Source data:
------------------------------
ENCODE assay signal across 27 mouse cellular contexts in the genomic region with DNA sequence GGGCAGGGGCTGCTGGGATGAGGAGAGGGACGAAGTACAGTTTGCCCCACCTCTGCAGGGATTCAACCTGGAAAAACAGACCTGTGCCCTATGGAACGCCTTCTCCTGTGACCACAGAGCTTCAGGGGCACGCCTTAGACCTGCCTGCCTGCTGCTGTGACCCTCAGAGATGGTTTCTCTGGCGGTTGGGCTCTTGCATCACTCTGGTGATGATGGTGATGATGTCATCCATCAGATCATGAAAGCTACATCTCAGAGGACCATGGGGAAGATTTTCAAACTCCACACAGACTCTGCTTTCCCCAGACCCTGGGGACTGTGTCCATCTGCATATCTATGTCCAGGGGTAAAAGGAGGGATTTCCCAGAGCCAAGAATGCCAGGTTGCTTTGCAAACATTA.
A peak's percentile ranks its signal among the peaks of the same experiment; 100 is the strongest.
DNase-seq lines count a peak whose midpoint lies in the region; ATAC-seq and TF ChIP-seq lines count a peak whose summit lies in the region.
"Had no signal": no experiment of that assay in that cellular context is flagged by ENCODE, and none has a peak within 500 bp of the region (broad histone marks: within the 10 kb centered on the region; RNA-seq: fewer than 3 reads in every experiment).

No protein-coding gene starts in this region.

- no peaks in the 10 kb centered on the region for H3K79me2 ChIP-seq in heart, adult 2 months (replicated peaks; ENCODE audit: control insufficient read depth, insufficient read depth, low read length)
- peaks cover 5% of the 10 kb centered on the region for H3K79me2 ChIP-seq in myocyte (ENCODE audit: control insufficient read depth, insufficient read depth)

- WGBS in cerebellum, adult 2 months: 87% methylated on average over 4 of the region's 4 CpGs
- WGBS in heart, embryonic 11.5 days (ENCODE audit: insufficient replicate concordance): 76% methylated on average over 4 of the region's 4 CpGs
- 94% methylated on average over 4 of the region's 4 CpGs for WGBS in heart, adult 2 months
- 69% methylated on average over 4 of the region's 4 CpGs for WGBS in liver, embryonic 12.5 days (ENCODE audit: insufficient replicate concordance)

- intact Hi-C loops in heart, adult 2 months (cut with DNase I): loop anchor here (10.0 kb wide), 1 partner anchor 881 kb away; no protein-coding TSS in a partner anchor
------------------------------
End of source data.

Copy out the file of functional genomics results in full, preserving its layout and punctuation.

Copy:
ENCODE assay signal across 27 mouse cellular contexts in the genomic region with DNA sequence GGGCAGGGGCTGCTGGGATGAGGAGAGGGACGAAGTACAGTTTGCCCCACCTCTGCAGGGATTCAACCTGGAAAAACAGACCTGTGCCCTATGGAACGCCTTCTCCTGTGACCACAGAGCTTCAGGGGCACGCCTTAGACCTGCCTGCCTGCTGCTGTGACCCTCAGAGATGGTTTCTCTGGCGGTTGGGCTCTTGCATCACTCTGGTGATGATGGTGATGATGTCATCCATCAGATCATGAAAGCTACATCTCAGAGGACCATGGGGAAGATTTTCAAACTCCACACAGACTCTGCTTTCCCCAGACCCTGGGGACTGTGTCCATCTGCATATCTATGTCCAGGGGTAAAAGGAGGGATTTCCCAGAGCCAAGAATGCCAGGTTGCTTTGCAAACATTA.
A peak's percentile ranks its signal among the peaks of the same experiment; 100 is the strongest.
DNase-seq lines count a peak whose midpoint lies in the region; ATAC-seq and TF ChIP-seq lines count a peak whose summit lies in the region.
"Had no signal": no experiment of that assay in that cellular context is flagged by ENCODE, and none has a peak within 500 bp of the region (broad histone marks: within the 10 kb centered on the region; RNA-seq: fewer than 3 reads in every experiment).

No protein-coding gene starts in this region.

- no peaks in the 10 kb centered on the region for H3K79me2 ChIP-seq in heart, adult 2 months (replicated peaks; ENCODE audit: control insufficient read depth, insufficient read depth, low read length)
- peaks cover 5% of the 10 kb centered on the region for H3K79me2 ChIP-seq in myocyte (ENCODE audit: control insufficient read depth, insufficient read depth)

- WGBS in cerebellum, adult 2 months: 87% methylated on average over 4 of the region's 4 CpGs
- WGBS in heart, embryonic 11.5 days (ENCODE audit: insufficient replicate concordance): 76% methylated on average over 4 of the region's 4 CpGs
- 94% methylated on average over 4 of the region's 4 CpGs for WGBS in heart, adult 2 months
- 69% methylated on average over 4 of the region's 4 CpGs for WGBS in liver, embryonic 12.5 days (ENCODE audit: insufficient replicate concordance)

- intact Hi-C loops in heart, adult 2 months (cut with DNase I): loop anchor here (10.0 kb wide), 1 partner anchor 881 kb away; no protein-coding TSS in a partner anchor